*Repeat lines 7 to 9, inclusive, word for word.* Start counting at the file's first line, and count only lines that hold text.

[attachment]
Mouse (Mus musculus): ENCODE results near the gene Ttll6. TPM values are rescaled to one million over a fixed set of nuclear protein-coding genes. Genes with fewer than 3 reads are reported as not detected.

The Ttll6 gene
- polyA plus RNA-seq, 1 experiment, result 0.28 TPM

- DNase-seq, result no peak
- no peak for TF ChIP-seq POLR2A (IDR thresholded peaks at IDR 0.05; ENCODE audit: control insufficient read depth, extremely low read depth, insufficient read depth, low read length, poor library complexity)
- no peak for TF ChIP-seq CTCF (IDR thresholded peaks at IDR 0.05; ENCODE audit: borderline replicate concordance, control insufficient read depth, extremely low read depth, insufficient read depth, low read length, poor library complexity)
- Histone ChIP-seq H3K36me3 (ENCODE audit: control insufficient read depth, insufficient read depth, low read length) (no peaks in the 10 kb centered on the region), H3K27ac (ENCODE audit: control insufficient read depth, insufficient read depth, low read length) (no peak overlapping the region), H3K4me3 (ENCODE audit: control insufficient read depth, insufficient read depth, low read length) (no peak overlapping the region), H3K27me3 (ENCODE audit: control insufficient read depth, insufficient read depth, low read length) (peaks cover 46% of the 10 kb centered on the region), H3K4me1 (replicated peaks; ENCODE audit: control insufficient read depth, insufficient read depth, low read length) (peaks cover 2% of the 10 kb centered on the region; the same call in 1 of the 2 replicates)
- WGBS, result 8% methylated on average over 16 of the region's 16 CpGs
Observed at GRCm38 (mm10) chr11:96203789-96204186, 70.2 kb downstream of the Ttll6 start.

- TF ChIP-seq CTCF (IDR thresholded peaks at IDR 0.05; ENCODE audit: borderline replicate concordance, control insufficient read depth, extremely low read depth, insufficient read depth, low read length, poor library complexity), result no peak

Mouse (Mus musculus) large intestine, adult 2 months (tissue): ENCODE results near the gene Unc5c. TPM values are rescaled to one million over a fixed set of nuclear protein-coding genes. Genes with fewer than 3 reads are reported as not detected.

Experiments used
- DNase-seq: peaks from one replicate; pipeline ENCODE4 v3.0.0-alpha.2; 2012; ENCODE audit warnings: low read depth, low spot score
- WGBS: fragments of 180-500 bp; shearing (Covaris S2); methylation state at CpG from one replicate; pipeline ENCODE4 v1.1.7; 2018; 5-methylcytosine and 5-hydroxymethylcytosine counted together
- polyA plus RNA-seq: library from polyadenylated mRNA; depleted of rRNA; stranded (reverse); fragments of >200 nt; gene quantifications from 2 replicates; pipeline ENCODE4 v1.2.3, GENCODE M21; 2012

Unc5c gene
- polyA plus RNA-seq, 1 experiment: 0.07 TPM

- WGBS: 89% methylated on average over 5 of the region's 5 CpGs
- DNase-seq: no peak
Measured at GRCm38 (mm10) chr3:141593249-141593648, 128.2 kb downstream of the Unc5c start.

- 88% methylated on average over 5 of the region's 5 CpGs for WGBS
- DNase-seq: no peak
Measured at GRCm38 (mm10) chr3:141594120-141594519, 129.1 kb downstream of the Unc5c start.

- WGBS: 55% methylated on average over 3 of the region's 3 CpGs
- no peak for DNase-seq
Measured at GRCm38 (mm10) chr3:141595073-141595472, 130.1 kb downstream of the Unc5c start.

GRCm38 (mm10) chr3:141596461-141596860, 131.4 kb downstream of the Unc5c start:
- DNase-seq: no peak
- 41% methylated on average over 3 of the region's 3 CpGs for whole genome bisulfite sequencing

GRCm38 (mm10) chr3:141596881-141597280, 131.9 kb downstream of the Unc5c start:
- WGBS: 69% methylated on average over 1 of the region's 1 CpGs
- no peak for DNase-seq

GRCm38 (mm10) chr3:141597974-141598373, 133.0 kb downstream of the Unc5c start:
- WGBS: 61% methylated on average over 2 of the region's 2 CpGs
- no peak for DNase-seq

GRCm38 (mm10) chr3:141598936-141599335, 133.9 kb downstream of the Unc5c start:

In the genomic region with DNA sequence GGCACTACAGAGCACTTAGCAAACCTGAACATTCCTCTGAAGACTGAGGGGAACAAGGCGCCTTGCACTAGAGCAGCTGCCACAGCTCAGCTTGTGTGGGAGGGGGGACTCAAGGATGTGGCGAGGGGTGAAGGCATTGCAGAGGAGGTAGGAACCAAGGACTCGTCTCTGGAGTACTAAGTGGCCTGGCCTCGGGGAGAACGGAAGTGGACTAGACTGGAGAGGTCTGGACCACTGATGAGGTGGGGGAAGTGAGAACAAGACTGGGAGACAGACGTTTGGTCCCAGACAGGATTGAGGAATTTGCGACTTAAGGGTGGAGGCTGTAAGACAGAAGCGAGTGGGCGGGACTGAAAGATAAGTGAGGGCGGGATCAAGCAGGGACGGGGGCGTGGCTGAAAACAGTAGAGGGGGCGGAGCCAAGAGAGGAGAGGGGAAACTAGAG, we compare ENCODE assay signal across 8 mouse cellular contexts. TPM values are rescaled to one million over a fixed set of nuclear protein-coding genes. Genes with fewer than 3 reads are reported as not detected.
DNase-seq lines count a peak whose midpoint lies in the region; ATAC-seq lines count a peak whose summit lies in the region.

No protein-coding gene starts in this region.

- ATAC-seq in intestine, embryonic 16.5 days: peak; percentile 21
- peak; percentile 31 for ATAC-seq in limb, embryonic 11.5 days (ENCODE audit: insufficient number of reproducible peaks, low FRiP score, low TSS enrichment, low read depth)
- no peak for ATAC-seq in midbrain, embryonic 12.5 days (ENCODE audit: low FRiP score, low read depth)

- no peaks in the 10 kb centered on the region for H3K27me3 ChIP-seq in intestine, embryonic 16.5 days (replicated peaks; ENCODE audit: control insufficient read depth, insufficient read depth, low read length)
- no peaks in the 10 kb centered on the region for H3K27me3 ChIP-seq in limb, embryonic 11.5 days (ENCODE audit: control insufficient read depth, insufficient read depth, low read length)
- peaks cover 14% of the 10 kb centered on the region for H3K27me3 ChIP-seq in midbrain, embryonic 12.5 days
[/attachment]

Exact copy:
- Histone ChIP-seq H3K36me3 (ENCODE audit: control insufficient read depth, insufficient read depth, low read length) (no peaks in the 10 kb centered on the region), H3K27ac (ENCODE audit: control insufficient read depth, insufficient read depth, low read length) (no peak overlapping the region), H3K4me3 (ENCODE audit: control insufficient read depth, insufficient read depth, low read length) (no peak overlapping the region), H3K27me3 (ENCODE audit: control insufficient read depth, insufficient read depth, low read length) (peaks cover 46% of the 10 kb centered on the region), H3K4me1 (replicated peaks; ENCODE audit: control insufficient read depth, insufficient read depth, low read length) (peaks cover 2% of the 10 kb centered on the region; the same call in 1 of the 2 replicates)
- WGBS, result 8% methylated on average over 16 of the region's 16 CpGs
Observed at GRCm38 (mm10) chr11:96203789-96204186, 70.2 kb downstream of the Ttll6 start.